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                /* $CONCEPTUAL PATTERN$ */

const reference = _Object._method; // as if ^|reference = this;|^ where as |this === window| in JavaScript, right? – Same applied to _Class._method imaginary scenario !
reference() // we would get an error , because it refers to function's "this" ^in GLOBAL^ : this.reference() === window.reference() ,.. (see the next line)
/* (cont'd) ...we need explicitly declare (show) which function's LOCAL scope keyword "this" is coming from . Function is local-scoped by it's nature (by default) */
let reference_local = _Object._method.bind(_Object); // same if written as : reference.bind(_Object);
// From now on, no more of error should be expected via binded reference :
reference_local() // expected behaviour incoming from _Object._method (_function's) body


import { class_AAA as schoolers_AAA } from "./classes/Class_AAA.js"; // export { Class_AAA } within /Class_AAA.js
import { class_BBB as schoolers_BBB } from "./classes/Class_BBB.js"; // export { Class_BBB} within /Class_BBB.js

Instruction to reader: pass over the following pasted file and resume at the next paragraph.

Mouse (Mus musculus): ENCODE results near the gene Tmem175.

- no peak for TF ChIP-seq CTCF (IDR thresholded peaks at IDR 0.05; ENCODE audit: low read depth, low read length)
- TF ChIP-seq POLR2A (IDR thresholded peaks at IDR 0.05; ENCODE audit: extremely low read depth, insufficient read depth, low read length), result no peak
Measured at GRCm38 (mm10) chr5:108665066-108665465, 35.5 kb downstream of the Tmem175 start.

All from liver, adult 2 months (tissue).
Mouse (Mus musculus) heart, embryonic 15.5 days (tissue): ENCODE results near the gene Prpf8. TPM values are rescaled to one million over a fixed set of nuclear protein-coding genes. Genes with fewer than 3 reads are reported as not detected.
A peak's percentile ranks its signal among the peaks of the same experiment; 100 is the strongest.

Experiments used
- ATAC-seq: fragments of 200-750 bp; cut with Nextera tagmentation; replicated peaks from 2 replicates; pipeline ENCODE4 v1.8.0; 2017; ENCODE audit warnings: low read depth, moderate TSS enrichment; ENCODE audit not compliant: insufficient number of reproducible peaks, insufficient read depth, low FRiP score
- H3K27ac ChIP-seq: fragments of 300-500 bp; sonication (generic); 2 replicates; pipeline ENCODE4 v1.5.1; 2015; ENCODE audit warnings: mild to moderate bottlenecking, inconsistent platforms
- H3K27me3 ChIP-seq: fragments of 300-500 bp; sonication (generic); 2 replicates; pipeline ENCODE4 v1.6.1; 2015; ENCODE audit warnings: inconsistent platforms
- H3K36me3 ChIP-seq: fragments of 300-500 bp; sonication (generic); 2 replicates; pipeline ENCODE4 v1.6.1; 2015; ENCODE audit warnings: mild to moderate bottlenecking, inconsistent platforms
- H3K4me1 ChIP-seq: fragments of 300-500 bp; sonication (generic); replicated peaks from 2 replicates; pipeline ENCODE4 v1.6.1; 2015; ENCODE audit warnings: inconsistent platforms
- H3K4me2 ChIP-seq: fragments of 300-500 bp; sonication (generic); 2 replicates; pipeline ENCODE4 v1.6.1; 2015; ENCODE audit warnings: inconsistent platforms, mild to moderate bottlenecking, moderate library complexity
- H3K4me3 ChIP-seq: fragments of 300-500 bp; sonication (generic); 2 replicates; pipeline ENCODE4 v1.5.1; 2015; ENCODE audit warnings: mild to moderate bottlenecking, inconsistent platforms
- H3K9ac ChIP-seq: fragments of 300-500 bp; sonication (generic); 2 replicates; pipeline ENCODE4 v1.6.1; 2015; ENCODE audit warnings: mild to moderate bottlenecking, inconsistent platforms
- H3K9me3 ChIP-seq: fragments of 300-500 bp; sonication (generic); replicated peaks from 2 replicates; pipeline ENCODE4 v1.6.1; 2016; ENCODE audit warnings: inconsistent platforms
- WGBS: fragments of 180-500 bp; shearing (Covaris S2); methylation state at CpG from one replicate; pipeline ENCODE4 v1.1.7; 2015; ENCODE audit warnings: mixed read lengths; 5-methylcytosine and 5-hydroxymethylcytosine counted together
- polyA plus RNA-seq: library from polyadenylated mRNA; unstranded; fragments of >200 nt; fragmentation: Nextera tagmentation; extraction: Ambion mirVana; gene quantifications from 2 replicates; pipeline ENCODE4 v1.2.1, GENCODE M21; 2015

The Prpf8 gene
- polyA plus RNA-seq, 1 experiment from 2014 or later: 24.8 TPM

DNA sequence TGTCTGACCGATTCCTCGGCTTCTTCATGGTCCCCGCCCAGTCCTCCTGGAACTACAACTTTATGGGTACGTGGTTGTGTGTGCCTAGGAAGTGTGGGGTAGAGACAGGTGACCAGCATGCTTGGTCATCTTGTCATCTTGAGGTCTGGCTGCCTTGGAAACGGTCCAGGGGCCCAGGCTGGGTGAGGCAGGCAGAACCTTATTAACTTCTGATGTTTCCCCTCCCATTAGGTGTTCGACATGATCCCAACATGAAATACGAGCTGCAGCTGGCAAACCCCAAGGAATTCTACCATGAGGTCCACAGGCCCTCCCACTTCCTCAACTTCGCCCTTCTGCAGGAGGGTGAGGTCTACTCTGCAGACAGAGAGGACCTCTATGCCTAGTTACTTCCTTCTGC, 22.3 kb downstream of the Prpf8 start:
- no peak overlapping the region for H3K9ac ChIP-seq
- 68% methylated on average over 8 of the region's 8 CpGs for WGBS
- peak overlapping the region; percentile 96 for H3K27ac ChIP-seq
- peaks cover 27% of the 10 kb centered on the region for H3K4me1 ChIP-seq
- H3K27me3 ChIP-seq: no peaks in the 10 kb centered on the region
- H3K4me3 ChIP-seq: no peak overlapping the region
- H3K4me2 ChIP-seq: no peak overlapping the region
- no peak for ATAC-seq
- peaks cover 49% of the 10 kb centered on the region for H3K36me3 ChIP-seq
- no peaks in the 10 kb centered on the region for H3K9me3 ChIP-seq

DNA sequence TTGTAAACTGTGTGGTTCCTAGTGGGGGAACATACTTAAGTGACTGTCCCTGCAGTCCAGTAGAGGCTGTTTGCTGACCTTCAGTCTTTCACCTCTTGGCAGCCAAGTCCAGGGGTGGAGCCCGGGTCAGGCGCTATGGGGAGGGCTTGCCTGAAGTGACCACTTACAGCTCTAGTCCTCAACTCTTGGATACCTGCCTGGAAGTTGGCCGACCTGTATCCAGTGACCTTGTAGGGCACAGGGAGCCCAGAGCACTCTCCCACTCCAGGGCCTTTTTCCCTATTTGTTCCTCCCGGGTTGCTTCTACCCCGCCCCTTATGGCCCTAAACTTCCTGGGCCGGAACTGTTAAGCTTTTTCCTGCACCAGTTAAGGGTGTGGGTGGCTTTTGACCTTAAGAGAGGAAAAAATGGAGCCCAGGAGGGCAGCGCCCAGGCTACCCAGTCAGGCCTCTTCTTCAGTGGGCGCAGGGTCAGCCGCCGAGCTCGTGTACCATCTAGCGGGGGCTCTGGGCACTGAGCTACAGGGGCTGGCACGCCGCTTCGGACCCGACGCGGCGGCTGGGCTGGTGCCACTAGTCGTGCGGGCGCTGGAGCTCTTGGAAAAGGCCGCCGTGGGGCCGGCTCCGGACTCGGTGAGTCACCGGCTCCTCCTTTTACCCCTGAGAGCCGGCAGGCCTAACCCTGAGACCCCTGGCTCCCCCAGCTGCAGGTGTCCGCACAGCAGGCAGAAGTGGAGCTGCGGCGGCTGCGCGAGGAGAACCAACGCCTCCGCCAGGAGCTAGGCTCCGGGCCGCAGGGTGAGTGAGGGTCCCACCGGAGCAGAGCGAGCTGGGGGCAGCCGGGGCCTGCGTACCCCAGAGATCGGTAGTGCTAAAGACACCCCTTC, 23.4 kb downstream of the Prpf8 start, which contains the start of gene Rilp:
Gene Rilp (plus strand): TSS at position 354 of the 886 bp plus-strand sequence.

const aaa = new schoolers_AAA; // (parenthesis are optional , if no [Args] provided)
const bbb = new schoolers_BBB; // (parenthesis are optional , if no [Args] provided)

aaa.callback = bbb.callbackFuntionBody.bind(bbb); // Explanation line below :
/* Hereby .bind() comes in hand when we need to connect two (2) distinct objects (classes) , in this case , callback of class_AAA with callback's actual function body ...
(cont'd) ... that does reside in class_BBB */

// NOTICE : .bind() is applied only onto function (method), NOT onto functions's object (functional object i.e. class) itself !

// In conclusion : .bind() helps combine the functionality of the two functions that are related in behaviour i.e. puzzle parts of the same behaviour chain